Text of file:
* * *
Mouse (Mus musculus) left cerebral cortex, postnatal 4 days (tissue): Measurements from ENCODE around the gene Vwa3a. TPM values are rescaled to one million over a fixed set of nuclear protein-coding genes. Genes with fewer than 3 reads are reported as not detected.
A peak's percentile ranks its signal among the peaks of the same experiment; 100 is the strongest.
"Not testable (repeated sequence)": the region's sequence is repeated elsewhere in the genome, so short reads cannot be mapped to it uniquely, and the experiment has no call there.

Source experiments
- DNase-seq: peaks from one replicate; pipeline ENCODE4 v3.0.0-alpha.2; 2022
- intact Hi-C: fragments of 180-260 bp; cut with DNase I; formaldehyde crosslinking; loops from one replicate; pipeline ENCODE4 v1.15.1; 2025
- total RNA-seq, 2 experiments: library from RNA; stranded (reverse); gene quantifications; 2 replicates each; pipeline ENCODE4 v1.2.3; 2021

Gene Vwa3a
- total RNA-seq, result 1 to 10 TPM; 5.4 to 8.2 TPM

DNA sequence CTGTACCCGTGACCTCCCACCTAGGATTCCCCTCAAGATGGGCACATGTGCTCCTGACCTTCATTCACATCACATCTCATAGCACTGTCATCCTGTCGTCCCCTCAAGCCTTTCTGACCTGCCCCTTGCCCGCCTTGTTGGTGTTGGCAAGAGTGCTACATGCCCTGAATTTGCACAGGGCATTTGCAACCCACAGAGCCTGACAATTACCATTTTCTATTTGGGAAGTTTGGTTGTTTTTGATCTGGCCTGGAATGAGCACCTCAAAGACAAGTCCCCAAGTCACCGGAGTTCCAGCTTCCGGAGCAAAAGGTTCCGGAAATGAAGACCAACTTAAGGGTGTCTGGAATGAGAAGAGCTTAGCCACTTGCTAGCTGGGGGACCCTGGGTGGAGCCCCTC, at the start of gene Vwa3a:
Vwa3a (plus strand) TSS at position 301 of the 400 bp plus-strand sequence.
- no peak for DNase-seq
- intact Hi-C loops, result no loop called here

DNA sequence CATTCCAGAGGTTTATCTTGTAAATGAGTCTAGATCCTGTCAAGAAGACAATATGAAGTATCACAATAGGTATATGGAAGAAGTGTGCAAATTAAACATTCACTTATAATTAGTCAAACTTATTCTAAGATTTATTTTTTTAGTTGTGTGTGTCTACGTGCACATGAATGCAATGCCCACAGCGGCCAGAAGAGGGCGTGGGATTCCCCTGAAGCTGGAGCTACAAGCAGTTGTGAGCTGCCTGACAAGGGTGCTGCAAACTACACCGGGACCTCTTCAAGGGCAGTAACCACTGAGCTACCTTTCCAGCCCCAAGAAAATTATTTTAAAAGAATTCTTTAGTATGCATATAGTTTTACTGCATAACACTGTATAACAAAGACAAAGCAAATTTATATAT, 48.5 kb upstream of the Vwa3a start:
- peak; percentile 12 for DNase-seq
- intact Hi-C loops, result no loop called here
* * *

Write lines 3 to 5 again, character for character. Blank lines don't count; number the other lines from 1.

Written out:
"Not testable (repeated sequence)": the region's sequence is repeated elsewhere in the genome, so short reads cannot be mapped to it uniquely, and the experiment has no call there.

Source experiments
- DNase-seq: peaks from one replicate; pipeline ENCODE4 v3.0.0-alpha.2; 2022